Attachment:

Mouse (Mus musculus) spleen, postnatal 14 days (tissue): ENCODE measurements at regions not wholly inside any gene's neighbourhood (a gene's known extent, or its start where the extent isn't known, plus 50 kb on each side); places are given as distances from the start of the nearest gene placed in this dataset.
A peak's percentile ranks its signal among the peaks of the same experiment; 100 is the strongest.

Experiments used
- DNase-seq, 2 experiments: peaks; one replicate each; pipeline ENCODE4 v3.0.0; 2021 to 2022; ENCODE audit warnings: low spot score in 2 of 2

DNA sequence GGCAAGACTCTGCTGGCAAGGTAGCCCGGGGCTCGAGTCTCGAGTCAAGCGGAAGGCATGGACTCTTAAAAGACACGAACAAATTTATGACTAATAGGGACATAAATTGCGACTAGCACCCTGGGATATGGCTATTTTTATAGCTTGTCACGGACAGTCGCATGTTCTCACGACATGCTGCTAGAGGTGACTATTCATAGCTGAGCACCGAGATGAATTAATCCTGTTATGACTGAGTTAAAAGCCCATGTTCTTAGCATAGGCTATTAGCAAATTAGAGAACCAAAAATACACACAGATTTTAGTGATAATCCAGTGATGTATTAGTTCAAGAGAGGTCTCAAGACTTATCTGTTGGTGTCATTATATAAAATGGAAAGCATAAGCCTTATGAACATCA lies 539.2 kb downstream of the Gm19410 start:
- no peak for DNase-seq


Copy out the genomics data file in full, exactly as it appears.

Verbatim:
Mouse (Mus musculus) spleen, postnatal 14 days (tissue): ENCODE measurements at regions not wholly inside any gene's neighbourhood (a gene's known extent, or its start where the extent isn't known, plus 50 kb on each side); places are given as distances from the start of the nearest gene placed in this dataset.
A peak's percentile ranks its signal among the peaks of the same experiment; 100 is the strongest.

Experiments used
- DNase-seq, 2 experiments: peaks; one replicate each; pipeline ENCODE4 v3.0.0; 2021 to 2022; ENCODE audit warnings: low spot score in 2 of 2

DNA sequence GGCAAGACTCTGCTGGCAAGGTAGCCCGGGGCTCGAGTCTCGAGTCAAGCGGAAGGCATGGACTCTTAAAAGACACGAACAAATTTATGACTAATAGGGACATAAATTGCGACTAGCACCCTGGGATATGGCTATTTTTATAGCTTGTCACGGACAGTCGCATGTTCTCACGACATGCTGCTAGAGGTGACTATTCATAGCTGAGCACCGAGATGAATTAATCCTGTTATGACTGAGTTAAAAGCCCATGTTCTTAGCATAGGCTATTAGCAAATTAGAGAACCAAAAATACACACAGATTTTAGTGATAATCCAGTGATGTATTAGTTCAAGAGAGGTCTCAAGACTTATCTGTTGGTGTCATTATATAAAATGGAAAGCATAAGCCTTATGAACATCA lies 539.2 kb downstream of the Gm19410 start:
- no peak for DNase-seq